17 years a games journalist. I was there for the reveal of Half-Life 2, the comeback(s) of Deus Ex, the splendour of Spelunky, the rise of Plunkbat and that horrifying time that grown men wept when they heard they could hold two guns at once in Halo 2. And yet here I am, very probably more excited than at any other point in my ridiculous career, because I’m looking at screenshots of truckstops in Oregon.
On the one hand, I feel it’s high time for a significant step forward in both how ATS and its near-identically-blooded cousin Euro Truck Simulator look and the possibilities they offer. On the other hand, the simply of fact of the landmass Oregon will add to the existent California, Nevada, Arizona and New Mexico is irresistible.
The thought of how long I’ll get to spend on a single journey, the extent to which the landscape will morph during it, the delightful and terrifying local radio stations I can switch to (if I put in the simple behind-the-scenes legwork) as I cross state lines… Oh, and the simultaneously thrilling and maudlin nowhere places I’ll get to lay my driver’s weary head/empty their swollen bladder.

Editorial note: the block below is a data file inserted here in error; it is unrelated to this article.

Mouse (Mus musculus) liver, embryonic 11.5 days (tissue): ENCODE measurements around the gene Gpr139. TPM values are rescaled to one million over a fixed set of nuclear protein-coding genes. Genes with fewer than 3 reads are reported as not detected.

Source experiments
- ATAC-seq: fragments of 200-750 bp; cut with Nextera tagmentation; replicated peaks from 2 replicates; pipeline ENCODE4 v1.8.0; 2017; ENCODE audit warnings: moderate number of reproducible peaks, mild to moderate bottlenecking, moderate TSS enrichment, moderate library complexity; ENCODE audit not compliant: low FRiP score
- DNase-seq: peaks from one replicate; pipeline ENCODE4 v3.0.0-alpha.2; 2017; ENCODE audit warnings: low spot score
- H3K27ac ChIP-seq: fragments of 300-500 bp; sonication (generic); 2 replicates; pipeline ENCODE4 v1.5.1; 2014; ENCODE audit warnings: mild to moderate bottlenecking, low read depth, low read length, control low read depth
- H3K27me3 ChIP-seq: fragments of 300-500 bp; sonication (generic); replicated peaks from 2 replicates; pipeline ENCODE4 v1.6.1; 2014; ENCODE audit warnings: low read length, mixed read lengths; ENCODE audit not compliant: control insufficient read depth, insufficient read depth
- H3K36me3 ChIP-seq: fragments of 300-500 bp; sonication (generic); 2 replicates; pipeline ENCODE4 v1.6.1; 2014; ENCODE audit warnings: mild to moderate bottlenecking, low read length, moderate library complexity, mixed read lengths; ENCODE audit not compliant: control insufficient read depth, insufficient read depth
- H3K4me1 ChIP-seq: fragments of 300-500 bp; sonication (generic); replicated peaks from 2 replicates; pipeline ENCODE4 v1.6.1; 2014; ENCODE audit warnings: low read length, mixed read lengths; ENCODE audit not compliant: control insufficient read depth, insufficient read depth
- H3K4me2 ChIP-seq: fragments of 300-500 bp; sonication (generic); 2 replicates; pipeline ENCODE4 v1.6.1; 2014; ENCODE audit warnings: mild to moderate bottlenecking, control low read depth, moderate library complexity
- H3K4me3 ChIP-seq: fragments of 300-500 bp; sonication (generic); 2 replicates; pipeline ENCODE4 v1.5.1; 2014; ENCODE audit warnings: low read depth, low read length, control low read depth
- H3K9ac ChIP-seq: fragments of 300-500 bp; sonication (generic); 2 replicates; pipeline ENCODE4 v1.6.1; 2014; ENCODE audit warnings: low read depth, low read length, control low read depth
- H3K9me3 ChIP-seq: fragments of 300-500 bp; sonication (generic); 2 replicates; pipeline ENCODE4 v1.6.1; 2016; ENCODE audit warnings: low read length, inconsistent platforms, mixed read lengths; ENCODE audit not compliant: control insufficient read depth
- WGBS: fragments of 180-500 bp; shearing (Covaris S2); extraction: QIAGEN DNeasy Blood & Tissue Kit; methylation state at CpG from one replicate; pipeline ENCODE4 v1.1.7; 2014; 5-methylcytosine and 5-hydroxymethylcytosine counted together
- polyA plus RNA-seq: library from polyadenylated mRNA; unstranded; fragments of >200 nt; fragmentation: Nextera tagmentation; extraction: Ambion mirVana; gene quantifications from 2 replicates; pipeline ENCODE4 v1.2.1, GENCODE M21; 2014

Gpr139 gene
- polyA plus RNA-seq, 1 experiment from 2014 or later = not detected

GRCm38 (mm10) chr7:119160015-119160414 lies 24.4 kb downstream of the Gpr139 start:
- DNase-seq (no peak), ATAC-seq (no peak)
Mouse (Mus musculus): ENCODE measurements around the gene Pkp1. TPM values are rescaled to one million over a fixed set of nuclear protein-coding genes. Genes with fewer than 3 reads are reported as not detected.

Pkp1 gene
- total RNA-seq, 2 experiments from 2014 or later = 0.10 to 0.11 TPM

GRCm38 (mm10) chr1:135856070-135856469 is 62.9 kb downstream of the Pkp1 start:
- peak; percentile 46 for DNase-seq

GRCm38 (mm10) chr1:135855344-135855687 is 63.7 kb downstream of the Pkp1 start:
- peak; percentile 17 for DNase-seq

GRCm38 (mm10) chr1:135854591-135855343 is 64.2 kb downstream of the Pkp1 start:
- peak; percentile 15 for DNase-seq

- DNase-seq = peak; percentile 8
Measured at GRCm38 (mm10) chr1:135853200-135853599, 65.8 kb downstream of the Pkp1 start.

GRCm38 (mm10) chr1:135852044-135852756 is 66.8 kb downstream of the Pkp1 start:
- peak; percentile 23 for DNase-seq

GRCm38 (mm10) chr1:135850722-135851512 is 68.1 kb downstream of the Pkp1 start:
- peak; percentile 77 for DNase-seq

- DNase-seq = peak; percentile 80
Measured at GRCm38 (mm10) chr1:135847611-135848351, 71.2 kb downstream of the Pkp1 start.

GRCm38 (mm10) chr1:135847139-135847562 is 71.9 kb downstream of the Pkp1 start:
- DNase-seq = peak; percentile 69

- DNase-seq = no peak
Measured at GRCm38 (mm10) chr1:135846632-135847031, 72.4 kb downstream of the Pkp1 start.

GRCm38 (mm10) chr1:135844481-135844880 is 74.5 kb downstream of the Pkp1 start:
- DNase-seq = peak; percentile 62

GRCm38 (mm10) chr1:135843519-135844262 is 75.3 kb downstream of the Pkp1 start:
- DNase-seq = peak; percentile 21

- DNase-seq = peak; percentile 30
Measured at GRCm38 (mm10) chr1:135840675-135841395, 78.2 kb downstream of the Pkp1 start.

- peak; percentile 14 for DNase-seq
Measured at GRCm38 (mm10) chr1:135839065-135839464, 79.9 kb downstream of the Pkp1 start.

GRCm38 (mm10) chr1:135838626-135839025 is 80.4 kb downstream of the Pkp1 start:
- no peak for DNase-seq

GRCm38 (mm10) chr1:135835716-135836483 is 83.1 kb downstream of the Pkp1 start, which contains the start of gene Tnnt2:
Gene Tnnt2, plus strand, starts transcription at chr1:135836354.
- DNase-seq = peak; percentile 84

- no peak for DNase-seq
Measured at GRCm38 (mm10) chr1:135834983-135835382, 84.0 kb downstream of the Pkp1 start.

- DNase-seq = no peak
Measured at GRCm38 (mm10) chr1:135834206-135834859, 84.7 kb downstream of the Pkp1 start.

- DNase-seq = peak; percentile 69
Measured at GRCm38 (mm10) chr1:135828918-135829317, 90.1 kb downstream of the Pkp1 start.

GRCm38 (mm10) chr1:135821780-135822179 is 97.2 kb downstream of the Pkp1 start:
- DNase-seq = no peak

That’s what developers SCS are showing off today, in a gallery of new landscape shots that suggest the devs’ understanding of what constitutes road movie Americana is continuing to refine itself. I don’t know any of these places, but I feel like I’ve been to everyone, in a dream or a film or a dream of a film.
“There are some quite notorious truck stops in development,” the devs claim, although I suspect that, tragically, this does not mean they’re adding midnight parking lot stabbings to the game. I can totally imagine that happening here, in what is very much my favourite of these shots: a sad patch of a gravel in the middle of nowhere. Such is the life of the pretend trucker.
As is the long-time ATS wont, these shots aren’t wholly representative of the in-game experience: in big rig practice, you can’t really go off road, some of these camera angles are, even if theoretically possible, entirely impractical, and the anti-aliasing isn’t really up to snuff. But, from past experience, they give a general sense of how Oregon should look. Of course, what I’m really holding out for is the ability to get out of my cab and take in the finer detail of these wonderful, romantically bleak places.
Adam (come baaaaaaaaaaaaaack) and I chatted to some SCSfolk about such possibilities, and more, at Rezzed last month – do give that a watch if you’re interested in the exciting-sounding future of ATS and ETS2.
There’s no release date for ATS: Oregon just yet, but I reckon it can’t be too far away now. My embarrassing plastic steering wheel is ready and waiting.